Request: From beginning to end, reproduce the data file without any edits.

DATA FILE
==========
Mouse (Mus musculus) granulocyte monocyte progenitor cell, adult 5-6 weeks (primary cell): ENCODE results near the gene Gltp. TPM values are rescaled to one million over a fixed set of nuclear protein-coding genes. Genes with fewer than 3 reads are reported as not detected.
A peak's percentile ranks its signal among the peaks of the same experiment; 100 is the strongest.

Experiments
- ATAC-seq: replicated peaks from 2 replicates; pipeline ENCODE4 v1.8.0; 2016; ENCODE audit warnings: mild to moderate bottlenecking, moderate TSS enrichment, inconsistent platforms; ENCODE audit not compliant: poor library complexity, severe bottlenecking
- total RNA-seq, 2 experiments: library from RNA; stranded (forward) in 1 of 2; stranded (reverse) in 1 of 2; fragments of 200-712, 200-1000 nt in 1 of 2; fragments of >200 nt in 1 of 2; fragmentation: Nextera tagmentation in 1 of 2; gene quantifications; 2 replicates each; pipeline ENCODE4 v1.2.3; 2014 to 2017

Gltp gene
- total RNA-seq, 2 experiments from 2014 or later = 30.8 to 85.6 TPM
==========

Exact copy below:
Mouse (Mus musculus) granulocyte monocyte progenitor cell, adult 5-6 weeks (primary cell): ENCODE results near the gene Gltp. TPM values are rescaled to one million over a fixed set of nuclear protein-coding genes. Genes with fewer than 3 reads are reported as not detected.
A peak's percentile ranks its signal among the peaks of the same experiment; 100 is the strongest.

Experiments
- ATAC-seq: replicated peaks from 2 replicates; pipeline ENCODE4 v1.8.0; 2016; ENCODE audit warnings: mild to moderate bottlenecking, moderate TSS enrichment, inconsistent platforms; ENCODE audit not compliant: poor library complexity, severe bottlenecking
- total RNA-seq, 2 experiments: library from RNA; stranded (forward) in 1 of 2; stranded (reverse) in 1 of 2; fragments of 200-712, 200-1000 nt in 1 of 2; fragments of >200 nt in 1 of 2; fragmentation: Nextera tagmentation in 1 of 2; gene quantifications; 2 replicates each; pipeline ENCODE4 v1.2.3; 2014 to 2017

Gltp gene
- total RNA-seq, 2 experiments from 2014 or later = 30.8 to 85.6 TPM